Abstract

This paper consists of a theoretical discussion of maser action at optical frequencies with emphasis on the differences between stimulated emission and absorption in coherent and incoherent fields. Use is made of a geometrical representation of the equations of motion of the density matrix to illustrate the conditions for continuous-wave operation, amplification, production of large pulses, and for the appearance of relaxation oscillations.

© 1962 Optical Society of America

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References

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  1. W. E. Lamb, “Quantum Mechanical Amplifiers,” lecture presented at the Theoretical Physics Institute, University of Colorado, Summer, 1959 (with extensive bibliography).
  2. A. A. Vuylsteke, Elements of Maser Theory, (D. Van Nostrand Company, Inc., Princeton, 1961), references given in bibliography.
  3. Y. H. Pao and M. Resnikoff, “The Resonant Mode Structure of Solid-State Fabry-Perot Cavities” (to be published).
  4. T. H. Maiman, Phys. Rev. 123, 1145 (1961).
    [Crossref]
  5. R. W. Hellwarth, Phys. Rev. Letters 6, 9 (1961).
    [Crossref]
  6. J. R. Singer and S. Wang, Phys. Rev. Letters 6, 351 (1961).
    [Crossref]
  7. I. R. Senitsky, Phys. Rev. 111, 3 (1958).
    [Crossref]
  8. I. R. Senitsky, Phys. Rev. 115, 227 (1959).
    [Crossref]
  9. I. R. Senitsky, Phys. Rev. 119, 1807 (1960).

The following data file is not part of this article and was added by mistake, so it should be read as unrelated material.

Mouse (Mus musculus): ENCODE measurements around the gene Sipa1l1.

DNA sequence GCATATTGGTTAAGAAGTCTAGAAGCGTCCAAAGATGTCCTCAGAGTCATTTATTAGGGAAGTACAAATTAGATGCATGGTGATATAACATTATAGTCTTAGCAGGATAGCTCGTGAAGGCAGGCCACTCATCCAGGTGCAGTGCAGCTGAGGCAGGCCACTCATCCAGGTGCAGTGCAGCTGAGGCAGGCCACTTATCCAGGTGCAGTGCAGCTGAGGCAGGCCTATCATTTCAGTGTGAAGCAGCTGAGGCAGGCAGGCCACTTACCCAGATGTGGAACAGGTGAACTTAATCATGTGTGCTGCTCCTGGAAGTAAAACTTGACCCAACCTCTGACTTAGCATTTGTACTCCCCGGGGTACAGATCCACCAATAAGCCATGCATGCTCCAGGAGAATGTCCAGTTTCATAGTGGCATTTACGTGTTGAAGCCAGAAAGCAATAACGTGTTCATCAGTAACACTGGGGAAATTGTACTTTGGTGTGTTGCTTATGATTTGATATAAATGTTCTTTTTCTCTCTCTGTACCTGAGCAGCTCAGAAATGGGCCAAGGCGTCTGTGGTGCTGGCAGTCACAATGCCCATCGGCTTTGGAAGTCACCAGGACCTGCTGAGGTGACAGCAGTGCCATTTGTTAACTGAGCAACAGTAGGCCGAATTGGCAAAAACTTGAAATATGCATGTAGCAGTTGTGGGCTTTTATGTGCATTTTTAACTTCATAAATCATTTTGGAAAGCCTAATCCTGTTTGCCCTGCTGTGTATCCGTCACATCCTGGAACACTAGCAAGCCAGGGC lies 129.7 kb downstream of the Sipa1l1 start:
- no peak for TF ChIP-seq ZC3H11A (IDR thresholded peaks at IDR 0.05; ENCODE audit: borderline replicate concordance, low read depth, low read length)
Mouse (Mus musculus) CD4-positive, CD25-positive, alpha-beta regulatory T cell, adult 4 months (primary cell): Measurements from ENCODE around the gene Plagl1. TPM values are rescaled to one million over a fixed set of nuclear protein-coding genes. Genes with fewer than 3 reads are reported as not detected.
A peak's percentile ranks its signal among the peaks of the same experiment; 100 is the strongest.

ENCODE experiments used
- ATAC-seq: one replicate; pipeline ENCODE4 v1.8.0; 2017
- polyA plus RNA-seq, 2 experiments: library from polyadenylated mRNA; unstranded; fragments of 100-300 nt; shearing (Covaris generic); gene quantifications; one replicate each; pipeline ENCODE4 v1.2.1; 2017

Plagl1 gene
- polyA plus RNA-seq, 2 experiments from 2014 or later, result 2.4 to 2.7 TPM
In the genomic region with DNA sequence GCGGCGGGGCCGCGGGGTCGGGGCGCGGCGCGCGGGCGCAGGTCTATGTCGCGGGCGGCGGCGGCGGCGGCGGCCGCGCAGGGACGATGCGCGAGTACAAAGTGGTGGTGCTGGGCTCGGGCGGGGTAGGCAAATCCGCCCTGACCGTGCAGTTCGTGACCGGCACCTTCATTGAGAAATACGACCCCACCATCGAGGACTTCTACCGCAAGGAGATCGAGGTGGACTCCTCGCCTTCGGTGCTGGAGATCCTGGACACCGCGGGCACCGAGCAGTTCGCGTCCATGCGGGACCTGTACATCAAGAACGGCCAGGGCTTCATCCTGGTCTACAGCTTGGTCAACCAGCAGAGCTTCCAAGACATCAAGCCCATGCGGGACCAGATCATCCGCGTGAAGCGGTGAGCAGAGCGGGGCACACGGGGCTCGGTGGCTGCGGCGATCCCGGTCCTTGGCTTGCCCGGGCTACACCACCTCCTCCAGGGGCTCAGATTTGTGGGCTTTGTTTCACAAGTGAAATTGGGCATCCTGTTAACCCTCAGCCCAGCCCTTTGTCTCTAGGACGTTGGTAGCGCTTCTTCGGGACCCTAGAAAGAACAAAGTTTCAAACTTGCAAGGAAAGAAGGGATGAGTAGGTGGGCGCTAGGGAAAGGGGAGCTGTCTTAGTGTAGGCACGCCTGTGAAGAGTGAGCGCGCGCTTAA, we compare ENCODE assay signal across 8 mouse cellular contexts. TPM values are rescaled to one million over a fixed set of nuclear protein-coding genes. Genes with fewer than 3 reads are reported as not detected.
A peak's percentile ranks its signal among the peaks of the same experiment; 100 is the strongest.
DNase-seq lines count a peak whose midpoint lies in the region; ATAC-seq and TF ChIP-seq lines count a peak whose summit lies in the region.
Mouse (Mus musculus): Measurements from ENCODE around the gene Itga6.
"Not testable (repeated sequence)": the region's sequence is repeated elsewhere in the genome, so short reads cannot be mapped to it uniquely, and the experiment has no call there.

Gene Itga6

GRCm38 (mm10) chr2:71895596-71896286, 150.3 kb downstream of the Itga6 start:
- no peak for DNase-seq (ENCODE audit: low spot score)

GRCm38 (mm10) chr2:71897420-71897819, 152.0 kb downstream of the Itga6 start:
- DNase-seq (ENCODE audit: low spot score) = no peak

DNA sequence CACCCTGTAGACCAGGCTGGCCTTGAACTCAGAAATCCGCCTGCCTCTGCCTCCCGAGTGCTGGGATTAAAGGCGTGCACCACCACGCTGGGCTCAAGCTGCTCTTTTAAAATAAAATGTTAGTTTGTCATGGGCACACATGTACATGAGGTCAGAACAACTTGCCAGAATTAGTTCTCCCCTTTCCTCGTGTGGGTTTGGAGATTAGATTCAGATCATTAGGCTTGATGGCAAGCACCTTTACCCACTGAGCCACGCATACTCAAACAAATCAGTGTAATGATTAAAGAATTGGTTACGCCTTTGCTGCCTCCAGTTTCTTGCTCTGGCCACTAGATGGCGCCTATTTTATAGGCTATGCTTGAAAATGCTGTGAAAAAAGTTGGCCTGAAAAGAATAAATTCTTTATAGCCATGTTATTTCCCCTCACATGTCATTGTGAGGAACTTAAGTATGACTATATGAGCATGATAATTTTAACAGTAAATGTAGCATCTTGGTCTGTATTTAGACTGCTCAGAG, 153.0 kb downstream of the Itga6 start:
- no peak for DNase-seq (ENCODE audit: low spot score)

[Crossref]
  10. I. R. Senitsky, Phys. Rev. 123, 1525 (1961).
    [Crossref]
  11. The relaxation times T1and T2 are inserted to represent the various effects of interaction with lattice, spontaneous emission, and exchange between maser molecules. These are discussed further in Secs. 3 and 5.
  12. R. P. Feynman, F. L. Vernon, and R. W. Hellwarth, J. Appl. Phys. 28, 49 (1957).
    [Crossref]
  13. R when not a vector and also when used without subscripts represents optical pumping.
  14. This point needs to be investigated further. This is not to say that R2is actually of a sinusoidal spatial nature but what is meant is that the effective R2is of this nature and departures of R2 from this dependence do not lead to emission which contributes to the excitation of this particular cavity mode.
  15. T1 represents the relaxation due to interaction with lattice as well as the action of spontaneous emission. In addition to these two relaxational mechanisms, T2 represents also the interaction between maser molecules, i.e., an exchange effect which is, however, negligible for low concentrations of these molecules.

1961 (4)

T. H. Maiman, Phys. Rev. 123, 1145 (1961).
[Crossref]

R. W. Hellwarth, Phys. Rev. Letters 6, 9 (1961).
[Crossref]

J. R. Singer and S. Wang, Phys. Rev. Letters 6, 351 (1961).
[Crossref]

I. R. Senitsky, Phys. Rev. 123, 1525 (1961).
[Crossref]

1960 (1)

I. R. Senitsky, Phys. Rev. 119, 1807 (1960).
[Crossref]

1959 (1)

I. R. Senitsky, Phys. Rev. 115, 227 (1959).
[Crossref]

1958 (1)

I. R. Senitsky, Phys. Rev. 111, 3 (1958).
[Crossref]

1957 (1)

R. P. Feynman, F. L. Vernon, and R. W. Hellwarth, J. Appl. Phys. 28, 49 (1957).
[Crossref]

Feynman, R. P.

R. P. Feynman, F. L. Vernon, and R. W. Hellwarth, J. Appl. Phys. 28, 49 (1957).
[Crossref]

Hellwarth, R. W.

R. W. Hellwarth, Phys. Rev. Letters 6, 9 (1961).
[Crossref]

R. P. Feynman, F. L. Vernon, and R. W. Hellwarth, J. Appl. Phys. 28, 49 (1957).
[Crossref]

Lamb, W. E.